Amache was the only concentration camp where the project area was in private ownership prior to the war. The entire project area was over 10,000 acres, but only 640 acres, or one square mile, was devoted to the central camp area. Housing the WRA administration, MPs, and inmates, the central camp was sited above the valley floor, on sandy lands used minimally for livestock grazing. The majority of the project acreage was earmarked for the camp's associated agricultural enterprises. It was comprised primarily of two previously existing facilities, the Koen Ranch and the X-Y Ranch. Despite their names, both parcels held mixed agricultural enterprises with existing irrigation and farm structures, including a working dairy farm. To create a consolidated area, another twelve small agricultural holdings were also included in the project area. Only one property owner was a willing seller and the majority of the land had to be taken through condemnation, an action that set a combative tone between the WRA and the local residents.[1]

The WRA Camp[edit]

Amache had the smallest population of the ten WRA camps, but because of transfers from other camps over 10,000 inmates passed though the camp. Despite a peak population of under 8,000, Amache was the 10th largest city in Colorado during the war. The original population derived from three main geographic areas, all in California: the Central Valley, the northern coast, and southwest Los Angeles. In time this original group would be joined by inmates transferred from other WRA facilities, including over 900 from Tule Lake, and over 500 from Jerome. They hailed almost evenly from rural and urban areas, and both Buddhist and Christian denominations were well represented in camp. Something that many shared in common was a connection to agriculture and horticulture, whether as farmers, produce and nursery men, or landscapers and gardeners. Among the more notable other professionals in the camp were two professors, two cartoonists from the Walt Disney studios, a concert singer, and a female lawyer.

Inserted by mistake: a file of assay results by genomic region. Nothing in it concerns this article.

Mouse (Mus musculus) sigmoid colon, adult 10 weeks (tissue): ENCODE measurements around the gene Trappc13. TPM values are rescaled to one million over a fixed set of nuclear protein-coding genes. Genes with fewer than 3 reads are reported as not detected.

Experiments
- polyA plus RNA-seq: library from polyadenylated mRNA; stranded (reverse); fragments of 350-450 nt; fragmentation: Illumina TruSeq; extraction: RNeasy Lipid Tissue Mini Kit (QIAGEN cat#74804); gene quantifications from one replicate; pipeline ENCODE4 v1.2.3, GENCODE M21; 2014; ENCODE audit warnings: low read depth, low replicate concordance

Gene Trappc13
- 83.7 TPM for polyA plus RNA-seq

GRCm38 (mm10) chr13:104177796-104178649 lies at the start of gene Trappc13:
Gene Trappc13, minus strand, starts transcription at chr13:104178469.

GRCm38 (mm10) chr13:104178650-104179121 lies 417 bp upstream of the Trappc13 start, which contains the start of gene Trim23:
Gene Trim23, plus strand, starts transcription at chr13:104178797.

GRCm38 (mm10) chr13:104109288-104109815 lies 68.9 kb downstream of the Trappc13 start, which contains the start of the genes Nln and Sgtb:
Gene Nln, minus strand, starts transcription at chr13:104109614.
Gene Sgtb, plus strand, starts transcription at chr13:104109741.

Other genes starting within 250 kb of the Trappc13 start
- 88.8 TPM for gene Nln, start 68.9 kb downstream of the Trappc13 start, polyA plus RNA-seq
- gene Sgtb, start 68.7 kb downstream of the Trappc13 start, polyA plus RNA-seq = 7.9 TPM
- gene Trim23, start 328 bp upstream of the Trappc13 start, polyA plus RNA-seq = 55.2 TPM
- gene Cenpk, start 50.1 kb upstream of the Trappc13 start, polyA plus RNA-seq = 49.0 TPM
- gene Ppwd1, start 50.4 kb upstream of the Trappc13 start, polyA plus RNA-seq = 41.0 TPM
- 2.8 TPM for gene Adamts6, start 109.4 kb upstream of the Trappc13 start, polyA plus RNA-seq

Most numerically significant were inmates from California's Central Valley, living in a swath from Merced to its northern end. Importantly, three distinct farming colonies from the vicinity of Livingston, California, were represented in their entirety in the Amache population. Founded as the Yamato Colony by Kyutaro Abiko, a San Francisco newspaper publisher and businessman, they came to comprise three distinct but adjacent settlements, Yamato, Cortez, and Cressey.[2] They were tight-knit Japanese American communities before, during, and after the war. Although there were more concentrated Japanese American populations in the northern coastal towns of Petaluma and Sebastopol, many of the families from this region lived largely among non-Japanese. An example was the Hiranos, the only Japanese family in Sausalito. A teenager when his family was removed, George Hirano recalled getting off the bus in Santa Rosa and seeing more Japanese people than he had ever seen in his life.[3] The Amacheans from Los Angeles did not hail from Little Tokyo, but rather the southwestern suburbs, including a portion of the Seinan neighborhood. Many areas of Los Angeles had racially restrictive covenants, but there were none in the region bounded by Exposition, Adams, Vermont, and Arlington Avenues. Many Japanese Americans lived in this area, along with African Americans and Hispanics.[4]